Search engines are a great and essential place to start if you want to use the web safely. According to Google, an average person conducts between 3 and 4 searches online, every single day. This search engine itself receives over 63,000 searches per second on any given day. The number of personal data companies and individuals can get access to via search engines is simply immeasurable.
As you search and surf the web, search engines and websites track your behavior to provide more relevant information to your queries, which is great. However, it can also be used for the wrong intentions. Look for the privacy settings in the sites and services you visit and try to keep them as private as possible. You can also use individual windows or incognito to avoid sites from tracking you.
You can also go further and try special private search engine services that won’t track your search history. There are several sites specialized in offering an individual experience as you safely surf the web.
Another excellent option to keep your Internet activity safe and private is by using a VPN or a virtual private network. A VPN will provide you with a private IP address, hide your real one, and make it will seem as if you are using another server. You can also encrypt the data you send.
Up to this point, it should be evident to you how valuable your personal information could be for companies and Cyber Crooks. More data is easily translated into sweet money. Like any other asset or good, some companies make a living out of your data. That’s right; they sell your information.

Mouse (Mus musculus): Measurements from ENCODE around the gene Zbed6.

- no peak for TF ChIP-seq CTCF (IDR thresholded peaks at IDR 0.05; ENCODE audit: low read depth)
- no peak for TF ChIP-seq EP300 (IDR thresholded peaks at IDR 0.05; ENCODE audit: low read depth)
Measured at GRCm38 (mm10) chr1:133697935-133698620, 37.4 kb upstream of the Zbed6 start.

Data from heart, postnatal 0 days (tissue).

People search for data providers, and data brokers have existed for a long time, even when most people are not aware of them. However, you can count on your personal information being there. Journalists, marketers, advertisers, lawyers, and obviously, hackers and scammers usually visit these sites. Their business is legit as they are sharing necessary public information.
The good thing is that you can ask and demand them to remove your personal information from their database and forbid them from sharing it. They are forced to respect your Internet privacy. Remember, you have Internet rights! To get your info out of their database, you have to submit a request, which might, by the way, be kind of complicated. There are several businesses out there that offer online tools to identify those sites that have your information and will proceed with the request submission for you.
Keeping your personal information private is your right, but most of all, your responsibility. It doesn’t matter if you surf the web on your own, or you provide an online service. It is your responsibility to use and manage the information correctly and safely. Remember….cybercrime never goes out of fashion. It only evolves and gets better by each passing day. Someone is watching you!